ThinkDisk – An individual knowledge repository with elementary machine learning capability. For example, your ThinkDisk would store your entire digital history and Augbots could conduct queries against it or use it for predictive analysis. The term ThinkDisk was deliberately chosen to dehumanize the concept and downplay the machine learning component vice calling it Artificial Intelligence.
Transaction Analysis – Not used here in the psychotherapy sense, but rather in the context of individual transactions that can be aggregated and analyzed to derive patterns of behavior. If we view everything we do as transactions (buy things, visit locations in the real-world and cyberspace, etc.) then the aggregate of those transactions is fertile big data for machine learning.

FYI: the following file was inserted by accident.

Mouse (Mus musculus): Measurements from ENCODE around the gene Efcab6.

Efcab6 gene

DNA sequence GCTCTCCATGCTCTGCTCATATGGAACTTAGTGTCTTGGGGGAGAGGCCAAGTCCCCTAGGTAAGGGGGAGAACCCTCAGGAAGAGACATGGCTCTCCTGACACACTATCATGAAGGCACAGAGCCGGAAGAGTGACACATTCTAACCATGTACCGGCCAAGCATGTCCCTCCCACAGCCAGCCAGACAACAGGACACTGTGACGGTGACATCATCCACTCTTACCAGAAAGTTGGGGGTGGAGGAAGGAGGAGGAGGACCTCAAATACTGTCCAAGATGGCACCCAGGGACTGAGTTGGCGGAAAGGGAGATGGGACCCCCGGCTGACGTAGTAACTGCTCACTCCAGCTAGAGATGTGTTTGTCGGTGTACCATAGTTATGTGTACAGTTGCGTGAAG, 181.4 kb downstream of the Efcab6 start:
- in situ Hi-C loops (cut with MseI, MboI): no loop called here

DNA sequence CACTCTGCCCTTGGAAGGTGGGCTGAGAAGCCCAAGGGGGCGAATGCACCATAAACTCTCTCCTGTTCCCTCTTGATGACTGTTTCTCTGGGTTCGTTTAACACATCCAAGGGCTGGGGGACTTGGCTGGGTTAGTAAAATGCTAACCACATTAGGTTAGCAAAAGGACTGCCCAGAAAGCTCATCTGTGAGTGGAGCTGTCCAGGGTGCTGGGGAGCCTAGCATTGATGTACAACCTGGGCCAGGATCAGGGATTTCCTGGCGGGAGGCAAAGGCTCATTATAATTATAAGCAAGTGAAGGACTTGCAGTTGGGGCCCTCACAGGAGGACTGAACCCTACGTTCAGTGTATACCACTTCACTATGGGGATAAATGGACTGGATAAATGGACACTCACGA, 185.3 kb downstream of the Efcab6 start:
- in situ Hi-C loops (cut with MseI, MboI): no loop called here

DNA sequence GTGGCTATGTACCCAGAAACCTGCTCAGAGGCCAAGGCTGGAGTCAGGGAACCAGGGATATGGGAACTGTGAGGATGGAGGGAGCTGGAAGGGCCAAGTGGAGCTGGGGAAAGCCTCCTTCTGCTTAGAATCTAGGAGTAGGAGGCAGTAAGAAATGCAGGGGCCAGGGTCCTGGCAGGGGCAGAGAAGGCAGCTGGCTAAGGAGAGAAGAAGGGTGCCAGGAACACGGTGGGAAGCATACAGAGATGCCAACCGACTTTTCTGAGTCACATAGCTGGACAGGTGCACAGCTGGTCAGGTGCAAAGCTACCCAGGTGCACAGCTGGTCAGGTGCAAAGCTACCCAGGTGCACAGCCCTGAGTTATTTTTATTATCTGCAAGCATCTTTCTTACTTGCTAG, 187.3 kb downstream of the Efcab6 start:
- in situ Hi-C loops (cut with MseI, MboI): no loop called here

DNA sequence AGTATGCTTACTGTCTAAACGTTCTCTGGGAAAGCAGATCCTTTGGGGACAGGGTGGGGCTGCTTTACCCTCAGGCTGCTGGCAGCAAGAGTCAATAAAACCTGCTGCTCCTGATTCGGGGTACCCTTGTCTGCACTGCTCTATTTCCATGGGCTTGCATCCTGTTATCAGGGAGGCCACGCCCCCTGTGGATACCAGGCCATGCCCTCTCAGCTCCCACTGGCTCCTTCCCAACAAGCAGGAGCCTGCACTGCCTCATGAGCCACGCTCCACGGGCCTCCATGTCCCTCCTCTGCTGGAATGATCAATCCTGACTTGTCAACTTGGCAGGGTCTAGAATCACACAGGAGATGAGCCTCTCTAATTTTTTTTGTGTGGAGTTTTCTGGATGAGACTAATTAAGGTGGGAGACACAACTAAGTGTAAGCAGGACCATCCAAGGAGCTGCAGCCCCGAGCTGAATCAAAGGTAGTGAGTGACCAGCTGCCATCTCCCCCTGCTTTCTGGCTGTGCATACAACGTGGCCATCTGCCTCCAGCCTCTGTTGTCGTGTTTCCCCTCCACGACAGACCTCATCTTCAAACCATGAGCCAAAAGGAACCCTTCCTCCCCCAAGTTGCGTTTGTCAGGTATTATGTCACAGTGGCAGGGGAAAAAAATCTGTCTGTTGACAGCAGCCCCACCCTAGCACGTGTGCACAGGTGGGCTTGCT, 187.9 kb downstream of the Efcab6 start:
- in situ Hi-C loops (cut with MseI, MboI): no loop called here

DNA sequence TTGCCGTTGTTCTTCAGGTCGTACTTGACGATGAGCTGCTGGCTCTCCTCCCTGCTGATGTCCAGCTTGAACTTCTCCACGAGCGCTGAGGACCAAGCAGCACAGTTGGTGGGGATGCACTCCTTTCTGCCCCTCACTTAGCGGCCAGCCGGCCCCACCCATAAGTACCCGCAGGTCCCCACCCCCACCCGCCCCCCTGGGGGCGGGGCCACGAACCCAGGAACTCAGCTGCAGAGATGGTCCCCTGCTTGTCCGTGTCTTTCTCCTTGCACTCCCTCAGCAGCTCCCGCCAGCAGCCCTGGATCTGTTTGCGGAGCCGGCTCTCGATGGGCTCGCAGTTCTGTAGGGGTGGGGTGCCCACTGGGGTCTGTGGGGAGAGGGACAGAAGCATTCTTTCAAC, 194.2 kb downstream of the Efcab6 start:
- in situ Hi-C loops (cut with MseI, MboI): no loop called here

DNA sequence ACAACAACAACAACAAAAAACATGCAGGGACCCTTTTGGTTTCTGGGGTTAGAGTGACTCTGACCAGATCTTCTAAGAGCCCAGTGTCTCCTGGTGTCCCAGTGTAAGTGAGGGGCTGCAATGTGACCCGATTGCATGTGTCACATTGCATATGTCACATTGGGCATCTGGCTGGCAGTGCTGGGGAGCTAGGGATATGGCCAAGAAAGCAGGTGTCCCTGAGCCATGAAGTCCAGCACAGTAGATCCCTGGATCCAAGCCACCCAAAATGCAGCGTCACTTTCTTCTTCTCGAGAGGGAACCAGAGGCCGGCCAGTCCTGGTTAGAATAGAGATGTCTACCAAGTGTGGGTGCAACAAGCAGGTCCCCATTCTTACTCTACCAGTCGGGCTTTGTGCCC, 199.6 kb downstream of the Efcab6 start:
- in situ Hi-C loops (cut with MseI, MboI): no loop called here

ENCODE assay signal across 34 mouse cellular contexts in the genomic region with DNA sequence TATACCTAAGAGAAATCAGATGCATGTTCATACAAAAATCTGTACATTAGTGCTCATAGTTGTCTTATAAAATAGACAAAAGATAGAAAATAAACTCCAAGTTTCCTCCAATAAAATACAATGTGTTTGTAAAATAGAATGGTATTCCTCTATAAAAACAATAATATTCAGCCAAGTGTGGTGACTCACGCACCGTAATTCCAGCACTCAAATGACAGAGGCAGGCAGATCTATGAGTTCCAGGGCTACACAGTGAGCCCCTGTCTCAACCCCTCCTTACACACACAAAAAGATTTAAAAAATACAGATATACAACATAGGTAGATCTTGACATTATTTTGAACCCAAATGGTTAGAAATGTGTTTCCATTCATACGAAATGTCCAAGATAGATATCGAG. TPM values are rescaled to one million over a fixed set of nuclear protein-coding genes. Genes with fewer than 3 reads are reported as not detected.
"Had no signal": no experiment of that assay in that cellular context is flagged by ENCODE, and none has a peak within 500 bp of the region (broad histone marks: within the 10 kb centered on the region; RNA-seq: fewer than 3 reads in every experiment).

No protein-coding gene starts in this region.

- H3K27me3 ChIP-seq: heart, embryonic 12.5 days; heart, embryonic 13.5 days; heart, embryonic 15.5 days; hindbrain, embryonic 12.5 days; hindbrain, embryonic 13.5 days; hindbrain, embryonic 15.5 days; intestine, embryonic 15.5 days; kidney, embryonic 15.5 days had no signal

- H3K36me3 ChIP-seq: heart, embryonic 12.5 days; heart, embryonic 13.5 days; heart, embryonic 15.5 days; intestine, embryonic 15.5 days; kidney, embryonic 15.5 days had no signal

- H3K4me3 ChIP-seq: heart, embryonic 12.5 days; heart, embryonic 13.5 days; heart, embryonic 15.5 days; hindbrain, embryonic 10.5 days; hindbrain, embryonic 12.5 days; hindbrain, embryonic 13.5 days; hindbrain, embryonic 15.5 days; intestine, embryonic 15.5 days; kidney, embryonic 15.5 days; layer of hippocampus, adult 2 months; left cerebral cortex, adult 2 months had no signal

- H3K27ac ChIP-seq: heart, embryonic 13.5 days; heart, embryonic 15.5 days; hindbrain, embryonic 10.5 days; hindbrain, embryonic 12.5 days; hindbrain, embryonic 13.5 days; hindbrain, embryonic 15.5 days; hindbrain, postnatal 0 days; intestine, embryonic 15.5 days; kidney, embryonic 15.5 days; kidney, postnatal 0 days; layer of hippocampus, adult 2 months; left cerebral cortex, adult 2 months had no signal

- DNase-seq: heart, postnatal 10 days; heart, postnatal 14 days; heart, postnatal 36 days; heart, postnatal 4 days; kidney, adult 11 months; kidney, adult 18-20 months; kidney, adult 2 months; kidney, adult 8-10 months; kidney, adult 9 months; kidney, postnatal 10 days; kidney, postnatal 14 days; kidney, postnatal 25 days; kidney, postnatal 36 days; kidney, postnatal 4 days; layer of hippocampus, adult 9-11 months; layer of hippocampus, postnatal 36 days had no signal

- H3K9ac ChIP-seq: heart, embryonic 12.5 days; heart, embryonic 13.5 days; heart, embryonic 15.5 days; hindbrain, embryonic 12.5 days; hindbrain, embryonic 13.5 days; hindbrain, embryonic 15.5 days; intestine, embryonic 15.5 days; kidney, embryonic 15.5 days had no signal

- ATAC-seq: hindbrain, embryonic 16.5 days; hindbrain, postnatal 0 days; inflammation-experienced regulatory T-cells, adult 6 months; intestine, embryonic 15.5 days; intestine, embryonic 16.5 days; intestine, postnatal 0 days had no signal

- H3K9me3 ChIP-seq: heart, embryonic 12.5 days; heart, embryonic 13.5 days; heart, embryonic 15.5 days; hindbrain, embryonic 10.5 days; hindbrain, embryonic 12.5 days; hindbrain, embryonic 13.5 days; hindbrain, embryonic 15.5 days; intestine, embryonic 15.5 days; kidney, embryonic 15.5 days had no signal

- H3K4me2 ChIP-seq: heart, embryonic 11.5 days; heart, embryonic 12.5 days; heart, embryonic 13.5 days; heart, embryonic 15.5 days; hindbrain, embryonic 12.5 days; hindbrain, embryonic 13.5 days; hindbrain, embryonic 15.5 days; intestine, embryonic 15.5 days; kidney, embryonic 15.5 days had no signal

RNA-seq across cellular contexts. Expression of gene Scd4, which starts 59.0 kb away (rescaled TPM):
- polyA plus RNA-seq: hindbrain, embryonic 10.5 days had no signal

Twitter Early Warning – First used in discussion and blog post with Bob Gourley in 2008 to describe the phenomenon of obtaining breaking news on Twitter and how it could also be data mined for early indication of pandemics. There are entire books and projects dedicated to this concept now.
Virtual Tradecraft – A 2006 construct from a paper on how to conduct intelligence operations in online worlds such as Second Life and World of Warcraft that calls for the application of specialized tradecraft in those environments.
This list is maintained by Matt Devost and is primarily from the optic of projects or concepts I’ve conceived or been directly involved with. We’ll be adding to the list over time by reviewing notes and historical files and predicting future concepts of interest.